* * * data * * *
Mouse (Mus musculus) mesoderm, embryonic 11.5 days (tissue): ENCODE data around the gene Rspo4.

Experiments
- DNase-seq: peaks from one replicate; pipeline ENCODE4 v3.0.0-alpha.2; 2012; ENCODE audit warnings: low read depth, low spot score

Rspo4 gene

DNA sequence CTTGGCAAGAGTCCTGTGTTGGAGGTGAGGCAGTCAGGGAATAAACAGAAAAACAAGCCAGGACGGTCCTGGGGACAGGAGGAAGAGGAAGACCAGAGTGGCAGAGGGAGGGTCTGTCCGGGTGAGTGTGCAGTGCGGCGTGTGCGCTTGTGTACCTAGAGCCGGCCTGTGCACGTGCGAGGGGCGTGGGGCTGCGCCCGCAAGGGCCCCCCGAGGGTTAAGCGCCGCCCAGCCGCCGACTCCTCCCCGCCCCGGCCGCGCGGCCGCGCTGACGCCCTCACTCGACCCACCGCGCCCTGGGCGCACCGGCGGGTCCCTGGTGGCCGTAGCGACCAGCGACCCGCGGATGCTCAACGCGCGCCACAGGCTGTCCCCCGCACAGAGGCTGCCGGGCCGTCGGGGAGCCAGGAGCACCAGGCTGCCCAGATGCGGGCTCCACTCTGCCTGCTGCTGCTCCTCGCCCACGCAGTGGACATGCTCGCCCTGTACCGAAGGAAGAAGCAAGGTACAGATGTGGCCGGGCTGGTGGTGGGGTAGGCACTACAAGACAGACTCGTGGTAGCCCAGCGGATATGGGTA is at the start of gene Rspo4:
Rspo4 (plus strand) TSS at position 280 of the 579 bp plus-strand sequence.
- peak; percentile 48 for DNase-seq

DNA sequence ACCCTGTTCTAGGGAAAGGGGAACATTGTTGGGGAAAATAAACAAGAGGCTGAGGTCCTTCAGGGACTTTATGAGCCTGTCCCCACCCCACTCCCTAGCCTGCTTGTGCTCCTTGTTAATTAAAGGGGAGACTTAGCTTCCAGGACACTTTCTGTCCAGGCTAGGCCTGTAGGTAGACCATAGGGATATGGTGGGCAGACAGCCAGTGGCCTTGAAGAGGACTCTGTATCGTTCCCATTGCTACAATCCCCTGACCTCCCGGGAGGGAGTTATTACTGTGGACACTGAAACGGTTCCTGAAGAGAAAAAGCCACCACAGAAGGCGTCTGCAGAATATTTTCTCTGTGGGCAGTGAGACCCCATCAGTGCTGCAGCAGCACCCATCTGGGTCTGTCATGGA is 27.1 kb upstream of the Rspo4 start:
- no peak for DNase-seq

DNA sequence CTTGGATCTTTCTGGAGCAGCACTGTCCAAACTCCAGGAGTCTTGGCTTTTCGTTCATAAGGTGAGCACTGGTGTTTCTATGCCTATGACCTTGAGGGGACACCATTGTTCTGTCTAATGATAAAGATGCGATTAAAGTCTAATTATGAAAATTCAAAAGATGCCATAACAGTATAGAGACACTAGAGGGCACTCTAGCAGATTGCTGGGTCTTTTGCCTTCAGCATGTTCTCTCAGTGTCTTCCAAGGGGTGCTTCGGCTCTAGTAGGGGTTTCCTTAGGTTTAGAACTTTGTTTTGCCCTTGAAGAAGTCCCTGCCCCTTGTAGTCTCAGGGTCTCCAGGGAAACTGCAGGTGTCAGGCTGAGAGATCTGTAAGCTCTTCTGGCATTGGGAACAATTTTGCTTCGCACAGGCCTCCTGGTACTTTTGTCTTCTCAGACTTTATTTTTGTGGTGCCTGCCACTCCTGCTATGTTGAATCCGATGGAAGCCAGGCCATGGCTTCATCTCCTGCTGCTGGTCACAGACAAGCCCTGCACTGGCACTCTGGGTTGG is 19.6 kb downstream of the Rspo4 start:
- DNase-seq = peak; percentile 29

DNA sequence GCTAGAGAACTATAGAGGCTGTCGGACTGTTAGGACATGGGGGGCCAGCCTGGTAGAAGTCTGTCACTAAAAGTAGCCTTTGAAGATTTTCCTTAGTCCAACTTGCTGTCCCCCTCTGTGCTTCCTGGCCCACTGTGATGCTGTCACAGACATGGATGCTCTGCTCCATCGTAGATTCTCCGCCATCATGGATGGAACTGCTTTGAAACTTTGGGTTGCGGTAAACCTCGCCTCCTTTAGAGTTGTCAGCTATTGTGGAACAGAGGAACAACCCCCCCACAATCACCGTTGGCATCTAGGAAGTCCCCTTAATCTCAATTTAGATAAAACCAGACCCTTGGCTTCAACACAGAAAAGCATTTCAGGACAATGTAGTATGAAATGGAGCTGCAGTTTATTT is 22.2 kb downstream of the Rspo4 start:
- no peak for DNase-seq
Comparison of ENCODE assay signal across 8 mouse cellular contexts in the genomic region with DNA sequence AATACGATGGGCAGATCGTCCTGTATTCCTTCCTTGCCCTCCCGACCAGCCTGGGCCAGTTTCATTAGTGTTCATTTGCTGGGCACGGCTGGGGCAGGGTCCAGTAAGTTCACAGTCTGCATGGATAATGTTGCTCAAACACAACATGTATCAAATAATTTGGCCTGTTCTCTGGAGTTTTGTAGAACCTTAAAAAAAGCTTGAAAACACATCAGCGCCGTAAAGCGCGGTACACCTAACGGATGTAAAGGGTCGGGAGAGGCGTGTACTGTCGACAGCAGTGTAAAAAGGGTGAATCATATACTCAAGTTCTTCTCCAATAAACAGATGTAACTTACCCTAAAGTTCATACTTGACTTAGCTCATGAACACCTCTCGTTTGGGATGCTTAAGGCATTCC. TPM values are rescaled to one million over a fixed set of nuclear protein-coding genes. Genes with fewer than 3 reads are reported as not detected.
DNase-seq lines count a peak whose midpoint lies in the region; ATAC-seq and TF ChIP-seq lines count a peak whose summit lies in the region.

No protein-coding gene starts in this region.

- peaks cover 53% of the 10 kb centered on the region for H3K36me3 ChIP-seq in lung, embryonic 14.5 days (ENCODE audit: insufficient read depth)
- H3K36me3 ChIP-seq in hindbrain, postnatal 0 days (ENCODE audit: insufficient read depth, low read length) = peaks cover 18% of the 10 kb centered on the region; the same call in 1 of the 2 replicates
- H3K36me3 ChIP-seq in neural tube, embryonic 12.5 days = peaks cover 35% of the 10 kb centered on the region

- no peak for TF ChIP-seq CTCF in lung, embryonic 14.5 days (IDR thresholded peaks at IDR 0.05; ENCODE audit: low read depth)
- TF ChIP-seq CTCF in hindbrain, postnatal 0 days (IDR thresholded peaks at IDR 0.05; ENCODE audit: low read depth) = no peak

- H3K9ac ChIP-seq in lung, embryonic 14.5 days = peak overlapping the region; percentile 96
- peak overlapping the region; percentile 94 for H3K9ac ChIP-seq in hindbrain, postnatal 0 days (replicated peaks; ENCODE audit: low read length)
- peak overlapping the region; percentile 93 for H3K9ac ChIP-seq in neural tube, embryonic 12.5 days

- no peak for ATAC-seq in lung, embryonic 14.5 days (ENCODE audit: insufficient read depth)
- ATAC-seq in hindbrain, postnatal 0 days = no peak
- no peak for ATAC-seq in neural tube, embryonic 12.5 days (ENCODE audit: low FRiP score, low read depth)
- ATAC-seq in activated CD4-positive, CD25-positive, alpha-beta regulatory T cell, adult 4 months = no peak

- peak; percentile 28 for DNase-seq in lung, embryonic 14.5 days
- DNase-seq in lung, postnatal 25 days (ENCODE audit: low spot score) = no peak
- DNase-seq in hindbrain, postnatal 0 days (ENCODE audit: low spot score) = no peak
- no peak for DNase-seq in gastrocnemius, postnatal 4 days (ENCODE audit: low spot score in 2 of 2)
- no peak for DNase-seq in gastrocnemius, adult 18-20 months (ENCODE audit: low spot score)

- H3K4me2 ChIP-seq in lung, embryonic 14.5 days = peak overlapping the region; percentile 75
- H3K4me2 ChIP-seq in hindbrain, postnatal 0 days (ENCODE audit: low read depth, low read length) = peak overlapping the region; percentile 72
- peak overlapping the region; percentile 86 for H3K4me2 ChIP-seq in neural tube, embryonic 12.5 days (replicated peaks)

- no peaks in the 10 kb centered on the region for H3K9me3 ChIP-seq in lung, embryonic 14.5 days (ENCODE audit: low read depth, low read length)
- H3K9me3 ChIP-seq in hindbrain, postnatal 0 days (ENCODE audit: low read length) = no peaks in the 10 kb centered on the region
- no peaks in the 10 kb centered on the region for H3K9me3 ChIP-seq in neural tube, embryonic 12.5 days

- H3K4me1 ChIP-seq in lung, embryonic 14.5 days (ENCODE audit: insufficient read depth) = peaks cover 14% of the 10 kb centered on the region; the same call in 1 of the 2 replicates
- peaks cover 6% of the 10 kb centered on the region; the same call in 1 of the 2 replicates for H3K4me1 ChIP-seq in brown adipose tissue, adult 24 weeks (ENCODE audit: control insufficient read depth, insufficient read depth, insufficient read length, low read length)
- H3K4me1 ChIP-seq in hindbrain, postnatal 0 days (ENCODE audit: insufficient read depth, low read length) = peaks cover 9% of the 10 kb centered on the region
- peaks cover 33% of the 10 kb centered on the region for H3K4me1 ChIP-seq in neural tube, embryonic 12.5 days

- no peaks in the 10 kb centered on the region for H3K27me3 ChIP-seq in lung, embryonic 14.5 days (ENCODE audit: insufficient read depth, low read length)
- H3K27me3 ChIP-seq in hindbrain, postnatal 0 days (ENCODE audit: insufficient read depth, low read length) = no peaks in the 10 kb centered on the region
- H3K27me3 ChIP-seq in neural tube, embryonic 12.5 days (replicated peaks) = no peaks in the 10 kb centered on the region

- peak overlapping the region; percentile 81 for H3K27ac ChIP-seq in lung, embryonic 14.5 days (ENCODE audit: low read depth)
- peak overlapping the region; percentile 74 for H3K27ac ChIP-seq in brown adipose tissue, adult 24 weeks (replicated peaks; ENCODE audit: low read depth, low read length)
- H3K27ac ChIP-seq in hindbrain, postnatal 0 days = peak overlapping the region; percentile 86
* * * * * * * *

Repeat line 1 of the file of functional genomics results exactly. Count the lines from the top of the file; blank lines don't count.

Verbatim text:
Mouse (Mus musculus) mesoderm, embryonic 11.5 days (tissue): ENCODE data around the gene Rspo4.